Pew-Pew Finger Guns
HIGH A lavish production set in a well-formed universe…
LOW …Damn near ruined by the twerp I have to play as
WTF It somehow got made in the first place
I think we need to be a little careful poo-pooing a game that is essentially the thing that many of us have been demanding. Case in point, Immortals of Aveum.
It’s a big-budget, triple-A, story-driven singleplayer original IP from a brand-new studio with a pedigree, it has a somewhat original idea at the core of its gameplay, and it comes with zero microtransactions or season passes. It is a whole, complete, product not hindered by many of the things that drive modern players crazy.
By any measure, Immortals of Aveum is something worth celebrating. The days of the ‘A’ or ‘AA’ game are practically gone, with every big release from traditional third-party publishers either being a safe bet from a existing franchise or something with deeply nefarious economies designed to extract money from consumers above all else.
There are a lot of games competing for our money this fall, and since there are so few like Immortals of Aveum, that comes with being placed under a larger microscope and heightened expectations. I was shocked to see Immortals of Aveum was an EA game, but upon closer inspection it’s branded as a “EA Original”, which is their in-house label meant to support indie developers — in this case, Ascendant Studios, a new studio headed by former Dead Space creative director Bret Robbins and a collection of former EA and Activision developers who self-funded the project’s creation. In other words, this isn’t exactly a huge risk for EA.
So what did Ascendant Studios make? Well, they made a first-person shooter with an assortment of rifles, machineguns, and shotguns, but these are replaced with “Sigils” — magical devices that attach to the user’s arm, replicate the actions of very familiar guns, and the bullets are replaced by magic lasers and explosions. Aveum also uses a traditional health system accompanied by health packs, and there are various grenades and AOE spells with cooldowns. Sometimes green bullets work best on red enemies and vice-versa. The red, blue, and green magic is legitimately referred to in-game as “red, blue, and green magic”.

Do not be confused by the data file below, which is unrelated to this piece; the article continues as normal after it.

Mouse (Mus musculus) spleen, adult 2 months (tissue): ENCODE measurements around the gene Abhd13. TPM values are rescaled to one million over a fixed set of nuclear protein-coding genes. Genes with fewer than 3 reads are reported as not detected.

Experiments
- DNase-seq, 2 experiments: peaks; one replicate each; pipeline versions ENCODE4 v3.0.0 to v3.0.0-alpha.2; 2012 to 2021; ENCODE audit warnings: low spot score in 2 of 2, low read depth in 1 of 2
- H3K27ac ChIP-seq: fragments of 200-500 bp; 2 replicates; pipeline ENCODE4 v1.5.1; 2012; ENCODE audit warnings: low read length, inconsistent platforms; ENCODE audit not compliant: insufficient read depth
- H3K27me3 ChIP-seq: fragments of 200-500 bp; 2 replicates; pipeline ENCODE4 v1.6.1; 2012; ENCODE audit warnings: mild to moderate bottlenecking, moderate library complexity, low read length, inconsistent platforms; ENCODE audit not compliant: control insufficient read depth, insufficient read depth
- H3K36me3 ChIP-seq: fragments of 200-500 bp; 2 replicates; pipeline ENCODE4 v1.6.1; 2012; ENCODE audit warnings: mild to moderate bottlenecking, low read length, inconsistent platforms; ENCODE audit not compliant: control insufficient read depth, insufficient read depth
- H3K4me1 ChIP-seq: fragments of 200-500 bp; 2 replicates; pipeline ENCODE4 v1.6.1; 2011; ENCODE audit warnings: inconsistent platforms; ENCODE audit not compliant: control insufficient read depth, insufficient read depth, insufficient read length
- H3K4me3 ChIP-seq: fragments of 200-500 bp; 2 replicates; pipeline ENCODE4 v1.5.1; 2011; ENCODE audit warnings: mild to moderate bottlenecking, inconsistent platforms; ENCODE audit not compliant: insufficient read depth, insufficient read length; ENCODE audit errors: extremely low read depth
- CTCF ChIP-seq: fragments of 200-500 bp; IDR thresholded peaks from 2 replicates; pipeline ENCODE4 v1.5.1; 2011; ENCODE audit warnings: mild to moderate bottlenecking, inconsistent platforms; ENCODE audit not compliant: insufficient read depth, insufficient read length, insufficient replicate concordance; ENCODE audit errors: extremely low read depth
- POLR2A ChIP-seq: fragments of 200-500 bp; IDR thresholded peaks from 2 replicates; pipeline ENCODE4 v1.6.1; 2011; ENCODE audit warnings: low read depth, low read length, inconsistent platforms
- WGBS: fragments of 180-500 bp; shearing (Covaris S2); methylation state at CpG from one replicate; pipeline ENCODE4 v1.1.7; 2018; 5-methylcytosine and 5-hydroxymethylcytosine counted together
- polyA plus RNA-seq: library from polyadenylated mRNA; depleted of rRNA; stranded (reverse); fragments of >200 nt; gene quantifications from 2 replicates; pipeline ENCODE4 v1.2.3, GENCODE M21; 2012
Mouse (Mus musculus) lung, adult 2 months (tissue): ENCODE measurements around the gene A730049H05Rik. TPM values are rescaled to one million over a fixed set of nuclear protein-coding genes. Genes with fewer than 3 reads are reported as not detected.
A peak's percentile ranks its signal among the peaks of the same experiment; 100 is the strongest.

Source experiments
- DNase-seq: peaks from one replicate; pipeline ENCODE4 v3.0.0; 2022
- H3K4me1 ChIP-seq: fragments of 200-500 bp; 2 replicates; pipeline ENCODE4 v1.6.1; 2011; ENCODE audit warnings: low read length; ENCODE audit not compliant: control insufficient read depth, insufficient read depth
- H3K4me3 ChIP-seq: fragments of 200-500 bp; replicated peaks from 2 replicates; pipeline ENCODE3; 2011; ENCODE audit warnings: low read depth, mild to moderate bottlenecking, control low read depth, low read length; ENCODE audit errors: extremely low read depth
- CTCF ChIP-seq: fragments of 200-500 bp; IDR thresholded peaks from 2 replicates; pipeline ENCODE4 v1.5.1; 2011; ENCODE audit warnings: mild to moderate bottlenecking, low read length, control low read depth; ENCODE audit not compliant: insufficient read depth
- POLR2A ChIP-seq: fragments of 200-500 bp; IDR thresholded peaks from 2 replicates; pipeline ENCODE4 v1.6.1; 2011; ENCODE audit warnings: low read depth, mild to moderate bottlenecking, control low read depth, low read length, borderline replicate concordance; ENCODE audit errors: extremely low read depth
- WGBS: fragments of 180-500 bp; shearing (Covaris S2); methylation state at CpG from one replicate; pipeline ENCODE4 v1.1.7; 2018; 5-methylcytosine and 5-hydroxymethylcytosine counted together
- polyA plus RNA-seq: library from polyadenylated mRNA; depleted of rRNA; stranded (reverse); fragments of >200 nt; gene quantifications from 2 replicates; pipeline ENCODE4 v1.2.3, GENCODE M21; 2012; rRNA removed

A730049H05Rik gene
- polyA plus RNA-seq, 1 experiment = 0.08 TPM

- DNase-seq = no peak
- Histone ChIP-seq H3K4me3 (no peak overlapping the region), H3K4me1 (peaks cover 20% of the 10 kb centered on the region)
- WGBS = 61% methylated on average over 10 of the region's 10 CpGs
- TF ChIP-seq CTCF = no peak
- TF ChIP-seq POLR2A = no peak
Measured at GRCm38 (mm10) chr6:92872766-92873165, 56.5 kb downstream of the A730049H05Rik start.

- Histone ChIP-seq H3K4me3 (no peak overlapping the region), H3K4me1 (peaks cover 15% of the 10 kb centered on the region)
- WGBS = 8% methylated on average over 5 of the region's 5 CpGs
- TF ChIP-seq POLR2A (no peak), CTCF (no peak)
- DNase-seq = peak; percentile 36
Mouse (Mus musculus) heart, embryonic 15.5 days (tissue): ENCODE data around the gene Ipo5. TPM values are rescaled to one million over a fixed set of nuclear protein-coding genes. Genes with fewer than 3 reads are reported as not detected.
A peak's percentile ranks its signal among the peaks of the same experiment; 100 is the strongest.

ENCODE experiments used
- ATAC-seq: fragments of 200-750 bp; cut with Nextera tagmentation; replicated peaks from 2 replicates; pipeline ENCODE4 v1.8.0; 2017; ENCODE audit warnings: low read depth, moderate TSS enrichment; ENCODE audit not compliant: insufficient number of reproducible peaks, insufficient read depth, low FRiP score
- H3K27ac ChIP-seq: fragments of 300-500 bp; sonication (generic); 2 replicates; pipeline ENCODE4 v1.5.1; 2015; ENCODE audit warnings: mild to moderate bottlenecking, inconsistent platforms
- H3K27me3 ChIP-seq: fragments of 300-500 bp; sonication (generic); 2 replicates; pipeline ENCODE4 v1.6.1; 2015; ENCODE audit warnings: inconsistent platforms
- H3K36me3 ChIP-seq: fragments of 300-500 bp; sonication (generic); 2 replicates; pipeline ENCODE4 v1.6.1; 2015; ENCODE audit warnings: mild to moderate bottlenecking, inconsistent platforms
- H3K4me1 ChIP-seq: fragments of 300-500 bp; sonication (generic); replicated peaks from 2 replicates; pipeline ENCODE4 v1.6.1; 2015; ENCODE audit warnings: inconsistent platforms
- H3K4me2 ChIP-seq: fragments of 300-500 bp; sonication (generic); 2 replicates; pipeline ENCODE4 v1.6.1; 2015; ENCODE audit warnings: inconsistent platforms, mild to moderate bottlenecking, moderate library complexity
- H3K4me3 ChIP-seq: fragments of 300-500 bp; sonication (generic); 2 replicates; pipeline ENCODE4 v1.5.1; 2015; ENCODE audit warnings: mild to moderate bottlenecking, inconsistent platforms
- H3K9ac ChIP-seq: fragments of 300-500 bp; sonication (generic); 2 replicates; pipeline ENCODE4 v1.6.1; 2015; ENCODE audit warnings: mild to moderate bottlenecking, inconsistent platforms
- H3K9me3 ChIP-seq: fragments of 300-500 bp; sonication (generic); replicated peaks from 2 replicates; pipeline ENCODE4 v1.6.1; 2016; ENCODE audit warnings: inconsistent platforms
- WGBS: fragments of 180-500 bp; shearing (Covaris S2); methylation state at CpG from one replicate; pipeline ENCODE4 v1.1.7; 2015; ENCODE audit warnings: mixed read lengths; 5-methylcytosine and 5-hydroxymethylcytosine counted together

The shooting is quite solid and once the player has a fully stocked arsenal, there are some large-scale and entertaining battles against dozens of enemies that will test the player’s skills. It has a very old-school difficulty arc where things start easy and end punishing, which I appreciated, but others may not.
So, in essence, Immortals of Aveum is a ‘Magic Shooter’, and while the core act of playing is absolutely in-line with what one would experience in a standard FPS, the presentation of its combat is its strength. The pyro and ballyhoo on display make for a refreshing experience, and it’s certainly more aesthetically pleasing than yet another military shooter. Indeed, Immortals of Aveum is a truly exceptional-looking title and one of the few releases from the current console generation that actually looks ‘next gen’. Lots of colors, exceptional particle effects, huge vistas, great detail in the environments, and relatively stable performance make for an experience that looks like it cost a lot of money.
The developers have created detailed lore surrounding Aveum, and they do a fantastic job of making protagonist Jak an excellent ‘fish-out-of-water’ archetype to help the player absorb a world with thousands of years of history and many Specifically Named Important Things. I like the vibe a lot, and it has a very teen drama/Young Adult fiction vibe to the writing that works well. For parents worried about the tone and content of modern games, I see Immortals of Aveum as a good choice for teens.